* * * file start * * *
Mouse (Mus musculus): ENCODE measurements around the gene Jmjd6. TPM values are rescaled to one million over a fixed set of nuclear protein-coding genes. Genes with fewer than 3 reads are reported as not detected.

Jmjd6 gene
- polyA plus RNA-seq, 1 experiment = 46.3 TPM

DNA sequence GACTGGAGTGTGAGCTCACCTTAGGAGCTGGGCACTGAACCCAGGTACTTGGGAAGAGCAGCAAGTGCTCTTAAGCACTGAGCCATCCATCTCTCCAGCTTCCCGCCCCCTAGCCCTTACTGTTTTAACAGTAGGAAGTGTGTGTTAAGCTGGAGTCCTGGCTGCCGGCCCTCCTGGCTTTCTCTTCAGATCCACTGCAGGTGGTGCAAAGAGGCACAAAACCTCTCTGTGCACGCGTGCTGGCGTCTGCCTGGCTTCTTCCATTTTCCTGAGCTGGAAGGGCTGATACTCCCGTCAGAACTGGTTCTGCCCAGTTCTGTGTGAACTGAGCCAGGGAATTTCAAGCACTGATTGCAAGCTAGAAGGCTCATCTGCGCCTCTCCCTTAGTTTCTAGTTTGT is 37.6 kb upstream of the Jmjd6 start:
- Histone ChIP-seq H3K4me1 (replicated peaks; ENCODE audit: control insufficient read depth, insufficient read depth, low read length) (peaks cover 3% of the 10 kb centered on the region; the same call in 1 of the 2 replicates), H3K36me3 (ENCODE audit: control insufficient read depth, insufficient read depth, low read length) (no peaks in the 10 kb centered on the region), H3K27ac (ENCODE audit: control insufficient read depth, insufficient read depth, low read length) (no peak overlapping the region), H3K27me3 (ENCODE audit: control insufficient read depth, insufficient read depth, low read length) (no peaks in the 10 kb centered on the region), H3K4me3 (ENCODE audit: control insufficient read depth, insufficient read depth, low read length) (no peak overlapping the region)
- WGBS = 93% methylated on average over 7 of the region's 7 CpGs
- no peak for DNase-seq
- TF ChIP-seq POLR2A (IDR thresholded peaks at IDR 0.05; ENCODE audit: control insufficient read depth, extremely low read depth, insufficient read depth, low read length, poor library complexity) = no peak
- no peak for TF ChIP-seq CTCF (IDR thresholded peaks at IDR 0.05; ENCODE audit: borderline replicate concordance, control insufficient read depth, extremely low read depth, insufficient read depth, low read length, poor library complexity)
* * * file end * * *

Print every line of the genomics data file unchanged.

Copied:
Mouse (Mus musculus): ENCODE measurements around the gene Jmjd6. TPM values are rescaled to one million over a fixed set of nuclear protein-coding genes. Genes with fewer than 3 reads are reported as not detected.

Jmjd6 gene
- polyA plus RNA-seq, 1 experiment = 46.3 TPM

DNA sequence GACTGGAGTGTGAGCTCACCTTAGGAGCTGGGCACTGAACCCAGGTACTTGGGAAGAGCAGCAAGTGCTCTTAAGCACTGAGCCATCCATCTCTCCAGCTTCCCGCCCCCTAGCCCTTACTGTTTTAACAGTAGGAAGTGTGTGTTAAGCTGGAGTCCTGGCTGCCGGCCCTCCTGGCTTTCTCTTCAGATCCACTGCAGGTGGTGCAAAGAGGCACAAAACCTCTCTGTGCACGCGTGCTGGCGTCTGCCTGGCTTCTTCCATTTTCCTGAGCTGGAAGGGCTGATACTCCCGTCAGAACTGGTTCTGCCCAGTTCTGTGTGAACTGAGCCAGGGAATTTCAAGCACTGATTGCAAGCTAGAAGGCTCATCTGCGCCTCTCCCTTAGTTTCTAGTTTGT is 37.6 kb upstream of the Jmjd6 start:
- Histone ChIP-seq H3K4me1 (replicated peaks; ENCODE audit: control insufficient read depth, insufficient read depth, low read length) (peaks cover 3% of the 10 kb centered on the region; the same call in 1 of the 2 replicates), H3K36me3 (ENCODE audit: control insufficient read depth, insufficient read depth, low read length) (no peaks in the 10 kb centered on the region), H3K27ac (ENCODE audit: control insufficient read depth, insufficient read depth, low read length) (no peak overlapping the region), H3K27me3 (ENCODE audit: control insufficient read depth, insufficient read depth, low read length) (no peaks in the 10 kb centered on the region), H3K4me3 (ENCODE audit: control insufficient read depth, insufficient read depth, low read length) (no peak overlapping the region)
- WGBS = 93% methylated on average over 7 of the region's 7 CpGs
- no peak for DNase-seq
- TF ChIP-seq POLR2A (IDR thresholded peaks at IDR 0.05; ENCODE audit: control insufficient read depth, extremely low read depth, insufficient read depth, low read length, poor library complexity) = no peak
- no peak for TF ChIP-seq CTCF (IDR thresholded peaks at IDR 0.05; ENCODE audit: borderline replicate concordance, control insufficient read depth, extremely low read depth, insufficient read depth, low read length, poor library complexity)